Hospitalfield

Francis Mckee

Hospitalfield. Image by Francis Mckee (bit.ly/francismckee) used under a Creative Commons license

Yesterday I visited Hospitalfield and enjoyed the hospitality of its enlightened and energetic Director, Lucy Byatt. The historic house in Arbroath was originally founded in the 13th Century, and has been altered and changed by many of its occupants since then. In particular, by Patrick Allan-Fraser, and the family he married into.

Patrick Allan-Fraser (1813-1890) can fairly be counted as one of Edinburgh College of Art’s most notable alumni.  The son of an Arbroath stocking manufacturer, he abandoned his family’s hopes that he might enter the legal trade and instead enrolled to train as a painter at the Trustees Academy in Edinburgh (Edinburgh College of Art’s founding institution).

From there he developed prodigious professional and social skills and graduated to the British Academy in Rome, before returning to Great Britain in 1840 to set up a studio in London’s artistic community, close to Euston Square.

A frequent visitor to Paris and an astute cultural entrepreneur, Allan capitalized both on the romanticism of his Scottish roots through adapting scenes from Walter Scott’s modish Waverley novels, and on his strengthening ties with wealthy patrons across Europe. As a member of the artists’ sketching club The Clique he developed lasting relationships with mid-Victorian luminaries including Charles Dickens and William Powell Frith.

In 1843 Allan returned to Arbroath to complete work on illustrations of a never-to-be realised deluxe edition of Scott’s works (Allan chose to work on The Antiquary, which was inspired by the historic Hospitalfield).

Whilst back in Angus, he developed a deep bond with the heiress to the Hospitalfield estate, the young widow Elizabeth Fraser Baker and they married that same year. The following decades saw Allan-Fraser (as he was now called) consolidate the family wealth and the physical state of the house and develop an expanding portfolio of land across Perthshire, which also inspired a new interest in social and agricultural reform.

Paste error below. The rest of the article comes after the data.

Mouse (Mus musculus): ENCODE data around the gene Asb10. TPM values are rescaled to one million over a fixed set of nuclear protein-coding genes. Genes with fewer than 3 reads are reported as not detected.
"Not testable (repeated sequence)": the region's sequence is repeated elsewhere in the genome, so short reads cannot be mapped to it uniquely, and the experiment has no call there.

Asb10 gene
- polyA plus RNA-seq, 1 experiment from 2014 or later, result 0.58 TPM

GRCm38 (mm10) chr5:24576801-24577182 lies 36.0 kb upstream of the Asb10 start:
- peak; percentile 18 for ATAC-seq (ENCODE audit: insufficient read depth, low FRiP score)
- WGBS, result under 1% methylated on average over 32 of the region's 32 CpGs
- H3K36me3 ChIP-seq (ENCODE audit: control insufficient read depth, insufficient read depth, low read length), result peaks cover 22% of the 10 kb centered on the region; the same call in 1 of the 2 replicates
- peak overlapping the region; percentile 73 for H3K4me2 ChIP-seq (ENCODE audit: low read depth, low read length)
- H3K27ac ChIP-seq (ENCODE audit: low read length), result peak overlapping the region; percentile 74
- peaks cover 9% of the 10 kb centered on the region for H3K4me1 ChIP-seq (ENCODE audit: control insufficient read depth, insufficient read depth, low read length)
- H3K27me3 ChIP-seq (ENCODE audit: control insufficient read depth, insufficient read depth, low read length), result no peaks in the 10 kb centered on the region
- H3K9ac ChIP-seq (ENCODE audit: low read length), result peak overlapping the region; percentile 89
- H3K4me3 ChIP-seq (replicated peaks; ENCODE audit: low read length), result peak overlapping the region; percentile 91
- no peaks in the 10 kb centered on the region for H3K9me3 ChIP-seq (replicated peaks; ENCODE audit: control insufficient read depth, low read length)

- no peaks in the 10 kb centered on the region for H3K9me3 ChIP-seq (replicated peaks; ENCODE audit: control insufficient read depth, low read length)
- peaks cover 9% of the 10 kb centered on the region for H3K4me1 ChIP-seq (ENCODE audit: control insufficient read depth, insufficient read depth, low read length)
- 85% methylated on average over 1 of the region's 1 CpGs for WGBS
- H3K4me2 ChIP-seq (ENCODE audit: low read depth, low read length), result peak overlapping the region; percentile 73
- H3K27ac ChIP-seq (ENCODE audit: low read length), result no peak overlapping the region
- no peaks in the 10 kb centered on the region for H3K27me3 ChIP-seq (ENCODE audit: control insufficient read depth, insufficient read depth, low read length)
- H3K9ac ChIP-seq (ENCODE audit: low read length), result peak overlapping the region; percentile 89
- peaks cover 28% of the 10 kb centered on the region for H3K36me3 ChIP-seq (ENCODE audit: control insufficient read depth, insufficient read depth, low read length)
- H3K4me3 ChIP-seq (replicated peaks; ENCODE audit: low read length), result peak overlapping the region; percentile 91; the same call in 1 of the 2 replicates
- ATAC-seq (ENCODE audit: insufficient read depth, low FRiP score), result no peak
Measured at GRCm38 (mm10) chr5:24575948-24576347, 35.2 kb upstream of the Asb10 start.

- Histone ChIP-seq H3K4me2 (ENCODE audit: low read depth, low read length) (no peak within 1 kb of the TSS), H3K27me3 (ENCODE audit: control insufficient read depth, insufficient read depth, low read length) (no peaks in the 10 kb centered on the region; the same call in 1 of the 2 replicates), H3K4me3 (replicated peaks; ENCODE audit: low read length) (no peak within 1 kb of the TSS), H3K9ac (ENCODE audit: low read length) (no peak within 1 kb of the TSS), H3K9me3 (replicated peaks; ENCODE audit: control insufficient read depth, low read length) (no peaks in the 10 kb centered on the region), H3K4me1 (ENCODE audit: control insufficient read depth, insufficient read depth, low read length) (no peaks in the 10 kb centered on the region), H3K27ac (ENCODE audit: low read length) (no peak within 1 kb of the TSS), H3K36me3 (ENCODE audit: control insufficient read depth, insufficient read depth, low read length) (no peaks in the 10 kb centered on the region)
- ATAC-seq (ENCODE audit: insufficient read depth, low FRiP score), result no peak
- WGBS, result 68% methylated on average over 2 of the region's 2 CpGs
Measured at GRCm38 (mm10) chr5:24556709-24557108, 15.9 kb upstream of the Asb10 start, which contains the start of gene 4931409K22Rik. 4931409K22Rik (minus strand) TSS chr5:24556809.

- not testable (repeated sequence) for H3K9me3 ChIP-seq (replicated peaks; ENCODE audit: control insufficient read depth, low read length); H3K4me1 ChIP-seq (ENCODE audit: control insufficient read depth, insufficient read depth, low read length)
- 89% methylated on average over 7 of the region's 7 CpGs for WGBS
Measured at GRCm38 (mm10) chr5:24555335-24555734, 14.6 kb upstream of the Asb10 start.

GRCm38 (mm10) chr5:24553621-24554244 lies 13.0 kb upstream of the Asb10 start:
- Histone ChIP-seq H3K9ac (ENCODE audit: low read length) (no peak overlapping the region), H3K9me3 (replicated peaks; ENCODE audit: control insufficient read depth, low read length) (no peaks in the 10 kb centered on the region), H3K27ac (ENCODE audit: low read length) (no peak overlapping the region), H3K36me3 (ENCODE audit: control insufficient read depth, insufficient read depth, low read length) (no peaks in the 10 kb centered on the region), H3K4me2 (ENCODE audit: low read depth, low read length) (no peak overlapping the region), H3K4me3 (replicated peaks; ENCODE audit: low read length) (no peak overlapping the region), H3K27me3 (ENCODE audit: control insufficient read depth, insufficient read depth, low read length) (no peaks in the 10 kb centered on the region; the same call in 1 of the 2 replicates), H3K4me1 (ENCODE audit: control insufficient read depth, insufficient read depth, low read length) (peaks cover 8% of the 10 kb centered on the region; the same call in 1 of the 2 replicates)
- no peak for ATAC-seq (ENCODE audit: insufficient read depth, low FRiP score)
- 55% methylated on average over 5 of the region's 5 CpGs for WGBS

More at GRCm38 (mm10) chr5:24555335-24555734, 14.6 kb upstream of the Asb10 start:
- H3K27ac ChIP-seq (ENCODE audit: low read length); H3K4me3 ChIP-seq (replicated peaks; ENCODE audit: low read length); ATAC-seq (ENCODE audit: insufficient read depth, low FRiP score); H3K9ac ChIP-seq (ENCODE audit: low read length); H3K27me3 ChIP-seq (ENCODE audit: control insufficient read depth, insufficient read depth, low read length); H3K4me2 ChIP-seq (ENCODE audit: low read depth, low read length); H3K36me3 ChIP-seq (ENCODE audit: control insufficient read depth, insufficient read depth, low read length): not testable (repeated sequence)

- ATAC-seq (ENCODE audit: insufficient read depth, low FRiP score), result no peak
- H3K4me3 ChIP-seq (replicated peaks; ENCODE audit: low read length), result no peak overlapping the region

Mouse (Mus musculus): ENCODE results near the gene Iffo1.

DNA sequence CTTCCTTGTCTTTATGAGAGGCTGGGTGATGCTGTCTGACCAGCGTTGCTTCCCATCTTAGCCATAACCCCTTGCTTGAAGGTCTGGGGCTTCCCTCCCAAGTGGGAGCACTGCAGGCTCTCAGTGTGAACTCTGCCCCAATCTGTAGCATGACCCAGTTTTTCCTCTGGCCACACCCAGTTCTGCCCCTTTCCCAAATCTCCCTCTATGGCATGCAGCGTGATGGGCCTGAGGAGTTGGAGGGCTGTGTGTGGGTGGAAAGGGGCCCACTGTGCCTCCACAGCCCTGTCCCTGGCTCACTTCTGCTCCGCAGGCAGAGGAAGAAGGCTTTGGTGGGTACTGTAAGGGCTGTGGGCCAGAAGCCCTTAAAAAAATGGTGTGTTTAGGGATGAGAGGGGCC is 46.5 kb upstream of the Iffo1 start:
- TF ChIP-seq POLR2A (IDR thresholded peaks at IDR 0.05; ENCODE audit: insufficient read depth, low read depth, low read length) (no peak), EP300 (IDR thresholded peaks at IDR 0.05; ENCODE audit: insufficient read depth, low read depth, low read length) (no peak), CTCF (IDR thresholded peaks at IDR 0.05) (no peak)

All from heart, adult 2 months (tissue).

Hospitalfield House itself was extensively remodeled through the 1850s, incorporating a picture gallery, which expressed Allan-Fraser’s continuing interest in contemporary painting. Local craftsmen also contributed to the glory of the interiors, producing wood and stone carvings of an intricacy and naturalism not seen since Grinling Gibbons. The whole ensemble was an original amalgamation of the radical aesthetic and social theories of Ruskin and the distinctive tastes of a cosmopolitan man of the world.

Allan-Fraser died in 1890, and in 1900 his wish to provide a legacy for the training of artists was realized through the opening up of Hospitalfield as an independent art school. From the beginning its intake was international. Leadership was provided by notable academicians, including George Harcourt, Austin Cooper and Frank Dobson. Perhaps ironically, the incorporation of civic art schools in Edinburgh, Glasgow, Dundee and Aberdeen in the early twentieth century rather undermined the distinctiveness and value of Hospitalfield, and it struggled to recruit following the devastation of World War I.

But by 1936 the school had refocused itself as a postgraduate programme, drawing graduates from the four Scottish Art Schools. Its alumni form an impressive roll-call of significant twentieth-century artists including Robert Colquhoun and Robert McBride, and Joan Eardley. Like many independent institutions, its financial luck ran out in the mid 1970s, but the function and spirit of Hospitalfield continued in the form of international artists’ summer schools and the retention of the building (its interiors largely intact) as an important local arts and heritage resource.

Hospitalfield is a magical place: both a testament to Patrick and Elizabeth Allan-Fraser whose home and collection still remain as a haunting evocation of the past, and to the strength of a continuing community of artistic practice. This was evidenced by the intense focus of a group of recent graduates from Scottish and other Art and Design Colleges who were engaged on a month’s residency while I was there.

The Patrick Allan-Fraser of Hospitalfield Trust is embarking on a new period of development and investment in order to secure the future of an extraordinary institution. I look forward to working with it in pursuit of that endeavor.

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